·         Train_only
Desc: Use the input file for training only, and do no testing
Options: -m (def ''): The output model file
·         Test_only
Desc: Use the input file for testing only. The model is provided in the additional model file.
Options: -m (def ''): The input model file

3. The base classifier options.

·         DD

Desc: The diverse density algorithm [Maron and Lozano-Perez, 1998]


 -Scaling (def 1): Whether to scale different dimensions of the feature space, i.e., weighting the feature dimensions. 1 for scaling.

-NumRuns (def 10): The number of runs using different starting points.        

-Aggregate (def ‘avg’): The method of combining the classification results obtained using different starting points. “avg” is to use the average of the probabilities from multiple runs as a data item’s final probability, ‘max’ or ‘min’ is to use only the results from the model that gives the maximum or minimum objective function (i.e., likelihood of training data).

-Threshold (def 0.5): The threshold on probability above which a bag/instance is classified positive.

·         EMDD
Desc: The EM-DD algorithm [Zhang and Goldman, 2001]
 - Scaling: as in DD
 - NumRuns: as in DD
 - Aggregate: as in DD
 - Threshold: as in DD
 - IterTolerance (def 0.1): The minimum change of objective function as the termination criterion for each optimization (each M-step). 
·         kNN
Desc: Citation kNN method for MIL [Wang and Zucker, 2000]. Unlike normal kNN, it not only considers the data points considered as neighbors of the current point in question (references), but also those that consider the current point as neighbors (citers), in order to be more robust in prediction.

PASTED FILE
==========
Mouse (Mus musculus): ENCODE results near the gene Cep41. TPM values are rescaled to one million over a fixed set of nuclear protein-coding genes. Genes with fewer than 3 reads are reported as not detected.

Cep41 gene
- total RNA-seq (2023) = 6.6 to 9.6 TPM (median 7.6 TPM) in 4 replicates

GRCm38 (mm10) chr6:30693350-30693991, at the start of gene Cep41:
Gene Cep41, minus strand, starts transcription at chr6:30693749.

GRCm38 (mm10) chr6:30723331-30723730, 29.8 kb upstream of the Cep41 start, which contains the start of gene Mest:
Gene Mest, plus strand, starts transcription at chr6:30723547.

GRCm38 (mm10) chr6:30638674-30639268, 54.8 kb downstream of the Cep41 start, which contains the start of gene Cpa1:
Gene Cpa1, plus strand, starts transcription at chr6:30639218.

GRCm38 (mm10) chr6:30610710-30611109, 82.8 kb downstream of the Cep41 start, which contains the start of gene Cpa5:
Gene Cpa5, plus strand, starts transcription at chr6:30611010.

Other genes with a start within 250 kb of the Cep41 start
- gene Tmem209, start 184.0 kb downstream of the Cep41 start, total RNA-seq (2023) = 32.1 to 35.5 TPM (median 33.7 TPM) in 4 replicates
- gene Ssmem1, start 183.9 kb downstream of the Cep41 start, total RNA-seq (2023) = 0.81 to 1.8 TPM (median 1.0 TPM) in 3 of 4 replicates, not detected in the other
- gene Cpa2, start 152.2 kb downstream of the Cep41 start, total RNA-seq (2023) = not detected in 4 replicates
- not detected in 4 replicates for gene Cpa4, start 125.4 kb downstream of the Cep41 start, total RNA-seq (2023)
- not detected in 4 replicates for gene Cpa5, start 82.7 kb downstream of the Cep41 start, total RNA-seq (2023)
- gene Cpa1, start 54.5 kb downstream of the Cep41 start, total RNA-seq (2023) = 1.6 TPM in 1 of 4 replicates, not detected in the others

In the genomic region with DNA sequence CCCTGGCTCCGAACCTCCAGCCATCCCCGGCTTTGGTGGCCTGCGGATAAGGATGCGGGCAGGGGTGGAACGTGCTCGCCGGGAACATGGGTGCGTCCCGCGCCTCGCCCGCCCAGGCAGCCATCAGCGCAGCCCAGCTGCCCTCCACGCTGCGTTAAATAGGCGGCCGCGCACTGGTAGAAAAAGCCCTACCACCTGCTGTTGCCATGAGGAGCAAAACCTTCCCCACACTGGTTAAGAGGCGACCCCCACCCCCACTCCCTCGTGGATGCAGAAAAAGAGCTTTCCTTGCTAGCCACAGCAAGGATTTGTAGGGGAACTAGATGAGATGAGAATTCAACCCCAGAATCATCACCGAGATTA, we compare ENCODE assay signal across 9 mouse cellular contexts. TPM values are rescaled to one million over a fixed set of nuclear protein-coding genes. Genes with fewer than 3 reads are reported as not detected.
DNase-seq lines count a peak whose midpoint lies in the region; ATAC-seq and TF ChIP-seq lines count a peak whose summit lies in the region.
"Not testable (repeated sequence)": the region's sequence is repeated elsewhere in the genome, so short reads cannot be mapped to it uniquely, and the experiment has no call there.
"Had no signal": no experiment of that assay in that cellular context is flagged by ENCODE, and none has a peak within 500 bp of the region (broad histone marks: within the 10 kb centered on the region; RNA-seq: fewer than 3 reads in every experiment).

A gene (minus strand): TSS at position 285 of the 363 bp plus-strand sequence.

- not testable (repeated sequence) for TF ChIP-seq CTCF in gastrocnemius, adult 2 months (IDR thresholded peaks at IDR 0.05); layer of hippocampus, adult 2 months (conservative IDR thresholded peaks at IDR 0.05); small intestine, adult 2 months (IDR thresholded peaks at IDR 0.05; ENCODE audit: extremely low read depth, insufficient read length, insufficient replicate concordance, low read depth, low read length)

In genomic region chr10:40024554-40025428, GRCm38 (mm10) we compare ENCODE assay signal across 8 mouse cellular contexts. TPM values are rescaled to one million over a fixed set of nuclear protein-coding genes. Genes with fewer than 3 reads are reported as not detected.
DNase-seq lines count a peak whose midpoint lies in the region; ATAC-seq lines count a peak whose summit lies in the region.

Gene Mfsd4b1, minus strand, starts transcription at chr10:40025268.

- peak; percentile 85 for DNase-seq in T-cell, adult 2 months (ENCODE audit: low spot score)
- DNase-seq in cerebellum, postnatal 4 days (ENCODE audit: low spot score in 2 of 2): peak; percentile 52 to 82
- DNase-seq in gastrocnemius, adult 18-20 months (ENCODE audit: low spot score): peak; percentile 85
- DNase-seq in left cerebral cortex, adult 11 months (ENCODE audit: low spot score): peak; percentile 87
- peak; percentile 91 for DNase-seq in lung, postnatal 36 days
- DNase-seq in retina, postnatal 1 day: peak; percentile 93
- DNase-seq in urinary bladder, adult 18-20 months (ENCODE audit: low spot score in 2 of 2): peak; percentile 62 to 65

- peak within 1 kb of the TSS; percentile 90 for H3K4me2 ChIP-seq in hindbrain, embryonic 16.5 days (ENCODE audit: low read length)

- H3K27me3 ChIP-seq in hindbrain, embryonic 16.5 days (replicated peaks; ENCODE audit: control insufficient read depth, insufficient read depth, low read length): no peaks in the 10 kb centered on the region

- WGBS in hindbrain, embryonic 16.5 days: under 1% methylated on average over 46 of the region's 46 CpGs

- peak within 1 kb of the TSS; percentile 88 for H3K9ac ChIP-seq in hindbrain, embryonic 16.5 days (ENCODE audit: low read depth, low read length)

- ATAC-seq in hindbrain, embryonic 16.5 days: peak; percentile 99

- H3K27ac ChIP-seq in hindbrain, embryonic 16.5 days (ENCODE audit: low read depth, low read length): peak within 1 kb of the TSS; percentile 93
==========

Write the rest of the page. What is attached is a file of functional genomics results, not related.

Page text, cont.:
-BagDistType (def ‘min’): The max or min form of the Hausdorff distance, see [Wang and Zucker, 2000] for details.

 -InstDistType (def ‘euclidean’): The distance metric between two instances, as either “euclidean” or “cosine”. The latter is used for text categorization or similar applications.

-RefNum (def 2): The number of reference nodes (neighbors) considered.

 -CiterRank (def 4): The rank deciding whether a data point is the citer of the current data point. For example, CiterRank = 4 means for point A to be counted as a citer of B, B must be at least the 4th closest point to A.


·         iterdiscrim_APR [Dietterich et al., 1997] 

Desc: Dietterich (1997) proposed a series of MIL algorithms formulated as finding an axis-parallel rectangle (APR) in the feature space as the target concept. Iterdiscrim_APR is an iterative, discriminative variant which is empirically proved to outperforms all other variants.

Options (refer to the paper for details): 

-KerelWidth (def: 0.999): The width of the Gaussian kernel used in the kernel density estimation at the expansion stage.

-OutsideProb (def: 0.01): The cumulative probability falling outside the expanded APR given the density estimated by kernel density estimation.

-GridNum (def: 10000): The number of sample points used in the kernel density estimation.


·         Inst_MI_SVM 
Desc: The mi-SVM as an instance-level SVM variant for MIL [Andrews et al., 2002]. This classifier is built on the LibSVM package.


-Kernel (def 2): Type of kernel used in SVM. 0 for linear, 1 for polynomial, 2 for RBF, 3 for sigmoid
-KernelParam (def 0.05): Kernel parameter, which represents the degree of polynomial kernel, or gamma for RBF kernel.
-CostFactor (def 1): Cost factor that balances the margin width with the ratio of correct classification.  
-NegativeWeight (def 1): The weight for negative examples given that the weights for positive examples are fixed to 1. 

-Threshold (def 0.5): The threshold on probability above which a bag/instance is classified positive.


·         Bag_MI_SVM 
Desc: The MI-SVM as an bag-level SVM variant for MIL [Andrews et al., 2002]. This classifier is built on the LibSVM package.
Options: Same as the options for inst_SVM.

More Examples